News in the world of whales this week (or close to it).
- More than 100 beluga whales are trapped in ice floes in Russia’s far north-east. The whales face exhaustion and death if a channel doesn’t open up that will enable them to swim to open waters. Immense volumes of ice advancing into a channel in the Bering Sea are blocking the whale’s path. The regional governor has asked Russia’s transport and emergencies ministers to send an icebreaker to the channel to free the whales.
- Good news, Russia is banning the trade of harp seal products, spelling a possible end for Canada’s seal industry. Canada currently sends 90% of its seal products to Russia, so the ban should crush the industry. Of course, Canada is fighting a similar ban by the European Union at the World Trade Organization and has been trying to prop up the industry by helping cut deals with China to import more seal products. Some industries are meant to die, this is one of them; people’s beliefs and tastes change, that’s the way the market works. Canada can continue pouring resources into propping up a product that people don’t want anymore, or they can spend the same resources on developing new opportunities for their people.
- Meanwhile, negotiations within Canada continue over a narwhal tusk export ban. A year ago, taking the unusual step of protecting a species, the Canadian Department of Fisheries and Oceans imposed an international trade ban on narwhal tusks from 17 Nunavut communities. Narwhal are listed as near threatened by the IUCN, noting that “intense hunting (including associated loss due to wounding and sinking) in Greenland and Canada gives cause for concern, particularly given the lack of reliable data on hidden mortality and serious injury.” Of course, the Nunavut communities engaged in potentially unsustainable harvest of Narwhal were up in arms over the ban and sued the Canadian government to lift it. The parties agreed to negotiate the issue and word on the street is that the Nunavut believe the ban may be lifted from some communities. Ugh.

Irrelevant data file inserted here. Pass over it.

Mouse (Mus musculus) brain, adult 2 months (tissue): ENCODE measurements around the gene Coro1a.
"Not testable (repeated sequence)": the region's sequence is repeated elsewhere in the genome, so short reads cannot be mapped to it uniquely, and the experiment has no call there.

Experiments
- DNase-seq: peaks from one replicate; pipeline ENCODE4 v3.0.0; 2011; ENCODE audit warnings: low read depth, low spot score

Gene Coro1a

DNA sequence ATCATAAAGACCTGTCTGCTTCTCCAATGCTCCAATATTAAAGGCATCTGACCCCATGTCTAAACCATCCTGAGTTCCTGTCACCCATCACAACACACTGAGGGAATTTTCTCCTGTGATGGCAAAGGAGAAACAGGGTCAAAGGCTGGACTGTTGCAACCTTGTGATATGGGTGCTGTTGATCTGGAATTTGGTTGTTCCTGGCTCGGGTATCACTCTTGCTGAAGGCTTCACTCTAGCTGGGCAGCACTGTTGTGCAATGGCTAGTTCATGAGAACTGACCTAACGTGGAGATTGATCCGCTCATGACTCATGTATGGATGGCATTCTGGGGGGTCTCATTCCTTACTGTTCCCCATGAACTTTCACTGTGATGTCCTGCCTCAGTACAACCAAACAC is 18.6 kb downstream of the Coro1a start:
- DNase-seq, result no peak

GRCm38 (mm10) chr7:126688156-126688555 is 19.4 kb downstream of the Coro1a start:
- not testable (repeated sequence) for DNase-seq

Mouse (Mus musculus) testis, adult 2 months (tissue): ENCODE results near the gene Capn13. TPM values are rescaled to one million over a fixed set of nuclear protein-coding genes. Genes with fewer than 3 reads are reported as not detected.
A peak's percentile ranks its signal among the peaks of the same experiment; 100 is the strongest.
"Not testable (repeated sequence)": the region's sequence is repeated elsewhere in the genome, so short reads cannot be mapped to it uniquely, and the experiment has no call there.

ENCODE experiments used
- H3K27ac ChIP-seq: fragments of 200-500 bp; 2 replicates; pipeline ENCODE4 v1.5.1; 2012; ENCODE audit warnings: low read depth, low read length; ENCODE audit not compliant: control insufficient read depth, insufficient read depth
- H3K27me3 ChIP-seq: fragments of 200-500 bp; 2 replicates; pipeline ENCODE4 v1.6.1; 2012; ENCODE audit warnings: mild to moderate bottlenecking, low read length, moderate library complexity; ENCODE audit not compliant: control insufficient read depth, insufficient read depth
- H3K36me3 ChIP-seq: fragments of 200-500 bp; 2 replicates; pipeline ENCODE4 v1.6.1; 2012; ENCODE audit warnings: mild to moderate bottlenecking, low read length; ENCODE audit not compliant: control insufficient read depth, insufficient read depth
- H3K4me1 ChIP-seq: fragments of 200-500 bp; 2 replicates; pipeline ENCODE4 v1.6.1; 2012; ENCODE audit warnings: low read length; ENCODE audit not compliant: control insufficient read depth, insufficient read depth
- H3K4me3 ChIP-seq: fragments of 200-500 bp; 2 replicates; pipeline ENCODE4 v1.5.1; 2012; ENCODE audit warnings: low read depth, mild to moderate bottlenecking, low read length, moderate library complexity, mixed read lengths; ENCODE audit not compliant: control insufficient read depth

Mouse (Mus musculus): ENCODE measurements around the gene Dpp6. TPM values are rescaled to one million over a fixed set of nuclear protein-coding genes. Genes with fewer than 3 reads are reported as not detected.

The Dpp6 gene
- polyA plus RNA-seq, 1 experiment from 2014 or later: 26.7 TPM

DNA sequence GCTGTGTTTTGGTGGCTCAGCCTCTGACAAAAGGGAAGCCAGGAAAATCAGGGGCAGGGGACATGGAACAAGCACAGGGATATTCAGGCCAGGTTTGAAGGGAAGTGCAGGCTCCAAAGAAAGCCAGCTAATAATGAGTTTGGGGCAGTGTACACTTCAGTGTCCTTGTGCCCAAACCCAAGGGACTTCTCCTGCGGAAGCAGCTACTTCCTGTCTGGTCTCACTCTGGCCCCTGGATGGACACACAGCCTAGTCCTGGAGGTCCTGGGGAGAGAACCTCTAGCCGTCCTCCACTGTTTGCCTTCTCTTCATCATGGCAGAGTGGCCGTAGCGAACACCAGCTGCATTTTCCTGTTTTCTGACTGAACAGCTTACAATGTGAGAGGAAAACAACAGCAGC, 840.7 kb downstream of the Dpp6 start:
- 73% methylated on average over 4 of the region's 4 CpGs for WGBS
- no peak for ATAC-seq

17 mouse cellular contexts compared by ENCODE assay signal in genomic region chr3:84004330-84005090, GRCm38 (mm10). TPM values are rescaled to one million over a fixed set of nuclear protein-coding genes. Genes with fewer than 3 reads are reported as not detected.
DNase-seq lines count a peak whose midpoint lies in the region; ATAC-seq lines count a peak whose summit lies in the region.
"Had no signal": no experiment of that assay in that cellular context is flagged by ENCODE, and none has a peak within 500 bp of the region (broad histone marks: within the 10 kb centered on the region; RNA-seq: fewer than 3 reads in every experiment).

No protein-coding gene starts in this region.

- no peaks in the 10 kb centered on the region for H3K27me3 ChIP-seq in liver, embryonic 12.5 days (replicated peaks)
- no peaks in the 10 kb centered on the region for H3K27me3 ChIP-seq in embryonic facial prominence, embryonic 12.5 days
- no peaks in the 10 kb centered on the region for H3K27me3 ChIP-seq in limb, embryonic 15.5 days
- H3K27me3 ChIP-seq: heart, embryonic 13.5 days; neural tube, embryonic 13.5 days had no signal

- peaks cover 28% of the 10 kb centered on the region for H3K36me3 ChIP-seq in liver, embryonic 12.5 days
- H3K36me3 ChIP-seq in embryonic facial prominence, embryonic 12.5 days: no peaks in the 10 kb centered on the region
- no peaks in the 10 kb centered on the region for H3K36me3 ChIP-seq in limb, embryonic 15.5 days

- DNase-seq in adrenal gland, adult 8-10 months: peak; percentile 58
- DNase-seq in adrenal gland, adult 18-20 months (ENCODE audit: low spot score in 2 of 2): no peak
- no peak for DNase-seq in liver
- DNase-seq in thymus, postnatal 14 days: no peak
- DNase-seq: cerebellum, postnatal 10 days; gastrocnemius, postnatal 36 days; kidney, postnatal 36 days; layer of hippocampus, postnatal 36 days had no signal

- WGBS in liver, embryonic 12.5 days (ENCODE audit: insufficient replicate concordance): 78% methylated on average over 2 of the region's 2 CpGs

- Did you know that whale songs change from season to season to keep up with the latest craze. According to marine biologist Carter Esch, whale songs work much like fashion; “[s]ome styles come and go as quickly as hot pants and jelly shoes. Others, like trench coats and corduroys, catch on and become integrated into the collective wardrobe, and still others may endure and span eras, as timeless as a tuxedo.” While all whales of a particular species generally sing the same song all season long, the song changes year to year and throughout the season. “We don’t know which whales introduce changes to the song, but we do know that the other singers adopt these changes and end up singing the same tune.” Cool.
- Uh, oh; unusual marine mammal death clusters on four US coasts: the Atlantic, the Gulf of Mexico, the Bering Sea, and the Chukchi Sea. Of course, there’s the ongoing stranding of whales and dolphins in the Gulf of Mexico (611 as of December 18), which are increasingly being linked to the BP disaster. Then, in New England, there’s an ongoing stranding of harbor seals (162 since September), mostly under six months old that is being linked to an influenza virus similar to an avian flu seen in wild birds. And finally, in the Arctic and Bering Strait, there’s an ongoing stranding of dead and diseased ringed seals (60 dead and 75 diseased since mid-July) likely linked to an unknown disease causing lesions all over their bodies. And we may have to add walruses to the list soon too. This is not good.
Meanwhile, this week in Wales…